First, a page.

HORIZON NATURAL RESOURCES
COMPANY, et al.
DEBTORS CASE NO. 02-14261
On July 6, 2004 certain of the above-referenced debtors filed motions seeking to terminate collective bargaining agreements and to terminate or modify employee benefit plans (the "Motions"). Specifically, the ten debtors with union operations (the "Union Debtors") (1) filed a Motion of Certain Debtors for Entry of an Order Authorizing Them to Reject Certain Collective Bargaining Agreements Pursuant to Section 1113 of the Bankruptcy Code; the Union Debtors, West Virginia-Indiana Coal Holding Company, Inc., and Ziegler Coal Holding Company filed a Motion of Certain Debtors for Entry of an Order Authorizing Them to Modify Certain Union Retiree Benefit Plans Pursuant to Section 1114 of the Bankruptcy Code; and the same twelve movants filed a Motion of Certain Debtors for Entry of an Order Authorizing Them to Modify Coal Act Union Retiree Benefit Plans Pursuant to Section 1114 of the Bankruptcy Code. The court has reviewed the Motions and supporting briefs, the joint stipulations of the parties, the responses and briefs filed by the United Mine Workers of America (the "Union") and the UMWA 1992 Benefit Plan (the "1992 Plan"), the UMWA Combined Benefit Fund (the "Combined Fund") and their trustees, and other parties in interest, heard the testimony of numerous witnesses and the arguments of counsel on July 20, 2004, and considered the exhibits admitted into evidence at that hearing, and now makes its findings of fact and conclusions of law pursuant to and in accordance with Rule 52(a) of the Federal Rules of Civil Procedure, made applicable in bankruptcy contested matters by Rules 9014(c) and 7052 of the Federal Rules of Bankruptcy Procedure.
The debtors are, taken together, one of the largest coal producers in the United States, mining and marketing primarily coal for steam generation. Eight of the Union Debtors are signatories to the National Bituminous Coal Wage Agreement of 2002, and the two other Union Debtors have separate collective bargaining agreements with the Union. Each of the collective bargaining agreements includes a "successorship clause," whereby the employer agreed not to sell its operation without obtaining the agreement of the purchaser to assume the employer's obligations under the agreement. The debtors employ approximately 2,500 individuals, about 800 of which are represented by the Union. Of the ten Union Debtors, only four have active mining operations.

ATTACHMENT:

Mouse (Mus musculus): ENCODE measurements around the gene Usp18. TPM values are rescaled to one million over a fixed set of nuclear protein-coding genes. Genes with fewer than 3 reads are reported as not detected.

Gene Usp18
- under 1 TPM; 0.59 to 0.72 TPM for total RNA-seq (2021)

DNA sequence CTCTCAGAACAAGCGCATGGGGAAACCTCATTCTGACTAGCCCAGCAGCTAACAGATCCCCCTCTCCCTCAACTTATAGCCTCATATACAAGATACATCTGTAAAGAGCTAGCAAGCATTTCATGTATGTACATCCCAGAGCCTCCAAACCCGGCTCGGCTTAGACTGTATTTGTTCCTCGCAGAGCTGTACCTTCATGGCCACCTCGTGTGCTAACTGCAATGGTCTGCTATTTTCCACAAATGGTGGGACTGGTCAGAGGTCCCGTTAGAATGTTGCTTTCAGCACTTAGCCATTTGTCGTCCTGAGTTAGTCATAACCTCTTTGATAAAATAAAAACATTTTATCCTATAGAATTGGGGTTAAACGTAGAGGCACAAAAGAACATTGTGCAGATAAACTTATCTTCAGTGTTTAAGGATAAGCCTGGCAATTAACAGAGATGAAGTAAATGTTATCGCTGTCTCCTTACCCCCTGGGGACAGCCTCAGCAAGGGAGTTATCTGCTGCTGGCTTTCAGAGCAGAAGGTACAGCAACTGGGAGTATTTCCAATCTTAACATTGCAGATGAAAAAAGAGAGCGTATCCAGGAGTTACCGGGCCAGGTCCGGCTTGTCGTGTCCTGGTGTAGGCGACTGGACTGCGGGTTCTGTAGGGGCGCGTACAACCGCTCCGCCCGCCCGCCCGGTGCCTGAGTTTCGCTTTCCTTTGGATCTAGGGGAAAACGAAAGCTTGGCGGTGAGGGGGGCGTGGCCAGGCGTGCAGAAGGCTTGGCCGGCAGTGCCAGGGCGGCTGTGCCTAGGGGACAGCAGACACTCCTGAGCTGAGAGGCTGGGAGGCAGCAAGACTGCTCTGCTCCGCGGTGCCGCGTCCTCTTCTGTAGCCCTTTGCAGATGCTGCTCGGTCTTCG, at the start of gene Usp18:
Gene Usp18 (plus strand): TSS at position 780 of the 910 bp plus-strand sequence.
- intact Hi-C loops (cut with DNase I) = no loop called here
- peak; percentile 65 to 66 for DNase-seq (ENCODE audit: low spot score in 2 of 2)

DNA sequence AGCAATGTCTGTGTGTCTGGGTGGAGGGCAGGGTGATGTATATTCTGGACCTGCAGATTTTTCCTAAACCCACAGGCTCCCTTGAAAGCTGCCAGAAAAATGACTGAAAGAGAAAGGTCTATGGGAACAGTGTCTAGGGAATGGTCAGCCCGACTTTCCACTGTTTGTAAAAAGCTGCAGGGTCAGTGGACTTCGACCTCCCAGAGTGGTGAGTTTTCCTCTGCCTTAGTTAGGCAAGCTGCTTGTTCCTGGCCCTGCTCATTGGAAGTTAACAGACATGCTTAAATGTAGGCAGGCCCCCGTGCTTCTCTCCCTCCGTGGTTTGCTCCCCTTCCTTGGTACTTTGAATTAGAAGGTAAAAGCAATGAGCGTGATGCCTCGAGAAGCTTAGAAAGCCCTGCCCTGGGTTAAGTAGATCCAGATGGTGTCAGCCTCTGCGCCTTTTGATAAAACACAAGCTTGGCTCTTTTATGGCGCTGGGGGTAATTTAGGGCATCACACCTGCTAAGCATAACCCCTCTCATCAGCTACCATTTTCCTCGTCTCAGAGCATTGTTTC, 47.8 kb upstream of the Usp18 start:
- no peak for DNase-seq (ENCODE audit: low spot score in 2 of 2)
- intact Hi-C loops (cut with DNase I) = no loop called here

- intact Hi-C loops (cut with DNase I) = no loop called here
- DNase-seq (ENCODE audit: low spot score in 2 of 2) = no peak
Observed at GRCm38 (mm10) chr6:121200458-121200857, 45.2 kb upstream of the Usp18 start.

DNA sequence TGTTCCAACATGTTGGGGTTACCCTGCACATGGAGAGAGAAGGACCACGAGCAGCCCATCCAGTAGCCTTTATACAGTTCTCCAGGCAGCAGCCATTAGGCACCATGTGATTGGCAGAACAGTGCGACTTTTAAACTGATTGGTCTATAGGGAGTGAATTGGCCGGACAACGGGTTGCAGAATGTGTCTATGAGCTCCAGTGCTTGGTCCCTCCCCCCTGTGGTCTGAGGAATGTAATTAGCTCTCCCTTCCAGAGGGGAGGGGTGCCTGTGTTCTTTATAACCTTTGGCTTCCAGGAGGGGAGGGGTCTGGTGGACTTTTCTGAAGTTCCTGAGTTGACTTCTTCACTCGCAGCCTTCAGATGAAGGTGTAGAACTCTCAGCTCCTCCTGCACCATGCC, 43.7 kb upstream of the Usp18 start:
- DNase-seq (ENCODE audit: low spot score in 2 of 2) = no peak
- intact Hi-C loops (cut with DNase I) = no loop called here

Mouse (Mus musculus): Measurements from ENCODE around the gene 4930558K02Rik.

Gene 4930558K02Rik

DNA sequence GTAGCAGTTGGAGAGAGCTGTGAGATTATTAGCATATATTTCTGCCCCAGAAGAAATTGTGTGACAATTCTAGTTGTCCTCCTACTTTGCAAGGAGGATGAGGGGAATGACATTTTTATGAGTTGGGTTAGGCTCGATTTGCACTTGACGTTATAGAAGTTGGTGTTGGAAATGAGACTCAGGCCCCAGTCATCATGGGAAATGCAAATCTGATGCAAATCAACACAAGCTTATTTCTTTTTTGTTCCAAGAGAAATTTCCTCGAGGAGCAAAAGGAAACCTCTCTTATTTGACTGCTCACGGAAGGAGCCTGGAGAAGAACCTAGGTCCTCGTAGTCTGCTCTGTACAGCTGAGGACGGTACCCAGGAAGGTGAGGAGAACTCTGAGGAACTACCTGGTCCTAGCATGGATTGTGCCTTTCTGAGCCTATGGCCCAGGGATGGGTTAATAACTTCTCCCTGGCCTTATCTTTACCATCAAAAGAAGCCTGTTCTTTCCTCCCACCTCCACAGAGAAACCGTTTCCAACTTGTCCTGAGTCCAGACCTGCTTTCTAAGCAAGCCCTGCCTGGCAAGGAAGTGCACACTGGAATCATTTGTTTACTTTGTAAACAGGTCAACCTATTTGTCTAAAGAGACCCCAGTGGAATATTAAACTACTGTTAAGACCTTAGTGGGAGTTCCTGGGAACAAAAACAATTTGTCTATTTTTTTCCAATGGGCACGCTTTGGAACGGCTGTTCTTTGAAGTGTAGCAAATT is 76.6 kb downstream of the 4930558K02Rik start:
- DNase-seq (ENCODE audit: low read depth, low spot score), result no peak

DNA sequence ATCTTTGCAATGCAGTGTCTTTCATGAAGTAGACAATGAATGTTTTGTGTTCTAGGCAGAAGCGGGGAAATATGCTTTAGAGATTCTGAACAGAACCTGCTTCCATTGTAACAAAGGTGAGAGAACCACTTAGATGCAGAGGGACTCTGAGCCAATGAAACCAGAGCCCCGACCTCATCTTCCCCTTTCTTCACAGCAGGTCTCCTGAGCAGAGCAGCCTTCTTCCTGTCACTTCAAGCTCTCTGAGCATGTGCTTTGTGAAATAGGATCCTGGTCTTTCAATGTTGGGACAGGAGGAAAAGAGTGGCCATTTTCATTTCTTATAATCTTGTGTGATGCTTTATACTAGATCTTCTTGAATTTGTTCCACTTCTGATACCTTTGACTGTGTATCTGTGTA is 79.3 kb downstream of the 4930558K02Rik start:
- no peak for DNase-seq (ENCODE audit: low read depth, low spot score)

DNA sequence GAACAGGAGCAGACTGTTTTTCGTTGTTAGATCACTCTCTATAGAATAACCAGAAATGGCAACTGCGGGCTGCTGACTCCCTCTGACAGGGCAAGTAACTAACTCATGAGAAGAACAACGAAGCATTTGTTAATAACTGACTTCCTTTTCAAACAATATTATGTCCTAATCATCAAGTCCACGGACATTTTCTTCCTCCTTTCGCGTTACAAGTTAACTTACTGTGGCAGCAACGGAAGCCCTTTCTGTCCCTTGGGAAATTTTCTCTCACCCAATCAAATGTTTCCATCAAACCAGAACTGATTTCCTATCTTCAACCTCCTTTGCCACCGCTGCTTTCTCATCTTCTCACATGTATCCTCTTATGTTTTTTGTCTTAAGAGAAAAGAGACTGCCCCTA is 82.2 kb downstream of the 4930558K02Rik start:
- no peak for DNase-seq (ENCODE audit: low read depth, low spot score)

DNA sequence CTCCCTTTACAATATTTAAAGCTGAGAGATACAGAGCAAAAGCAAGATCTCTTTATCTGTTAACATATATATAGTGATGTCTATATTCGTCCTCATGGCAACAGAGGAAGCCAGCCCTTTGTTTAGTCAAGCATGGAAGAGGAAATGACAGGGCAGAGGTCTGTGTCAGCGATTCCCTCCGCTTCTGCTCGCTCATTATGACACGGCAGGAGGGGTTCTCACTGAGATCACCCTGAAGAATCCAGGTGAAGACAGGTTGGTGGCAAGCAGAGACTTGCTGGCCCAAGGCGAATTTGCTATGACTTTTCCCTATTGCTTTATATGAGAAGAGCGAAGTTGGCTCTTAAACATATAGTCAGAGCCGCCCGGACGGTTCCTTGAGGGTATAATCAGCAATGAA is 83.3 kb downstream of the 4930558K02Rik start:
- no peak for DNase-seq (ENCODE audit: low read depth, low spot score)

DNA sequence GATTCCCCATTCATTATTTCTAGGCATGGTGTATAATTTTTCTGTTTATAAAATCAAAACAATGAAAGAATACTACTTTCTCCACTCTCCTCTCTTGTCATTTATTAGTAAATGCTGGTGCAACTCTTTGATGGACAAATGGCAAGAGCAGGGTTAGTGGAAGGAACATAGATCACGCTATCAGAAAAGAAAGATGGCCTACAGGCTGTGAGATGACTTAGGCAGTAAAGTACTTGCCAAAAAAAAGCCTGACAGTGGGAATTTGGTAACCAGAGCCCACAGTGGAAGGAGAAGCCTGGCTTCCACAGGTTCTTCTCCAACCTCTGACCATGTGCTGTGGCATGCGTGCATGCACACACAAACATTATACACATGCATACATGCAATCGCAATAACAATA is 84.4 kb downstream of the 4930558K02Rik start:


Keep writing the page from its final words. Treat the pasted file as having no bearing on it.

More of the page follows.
On November 13 and 14, 2002 the debtors filed voluntary peti-tions for relief under Chapter 11 of Title 11, United States Code (the "Bankruptcy Code" or the "Code"), commencing the above-styled cases. Initially, the debtors anticipated retaining their assets and reorganizing their business and financial affairs. Around the beginning of 2004, however, their focus changed to one of liquidating substantially all of their assets. The debtors have filed two Chapter 11 plans, both of which provide for the sale of the debtors' assets, with the buyers assuming obligations to reclaim the mine sites. The sale proceeds are to be used to satisfy or reduce obligations to the debtors' postpetition lenders, administrative expenses not assumed by the purchaser(s), and other secured and unsecured claims. Assets not part of the sale may be sold later by a reclamation agent with the buyer(s) assuming obligations to reclaim the mines, or those assets may be sold to generate funds to be used for reclamation. On June 16, 2004 the court entered an order approving sale procedures, which scheduled an auction for August 17, 2004 and a hearing on approval of the sale for August 31, 2004. The plans seek an order authorizing the sale of the debtors' assets free and clear of all liens, claims, encumbrances, and other interests, apparently including successor liability under collective bargaining agreements and under the Coal Industry Retiree Health Benefit Act of 1992, 26 U.S.C. §§ 9701-22 (the "Coal Act"). On July 13 2004 the court entered an order approving the debtors' disclosure statement, which scheduled a hearing on confirmation of the plans for August 31, 2004.
During August of 2003, the debtors submitted to the Union a series of proposals for modifications of the collective bargaining agreements and of employee benefits. The proposals requested changes to almost every article of each collective bargaining agreement. The Union's response was to propose "ground rules" for further negotiations: the Union would consider the debtors' proposals if the debtors agreed (1) to leave the "successorship clauses" in place, (2) that the modifications would be temporary, with the original agreements to "snap back" in the event that the debtors' financial conditions improved, and (3) to cooperate with the Union in further organizing efforts within the debtor companies. The debtors did not respond to the Union's proposals.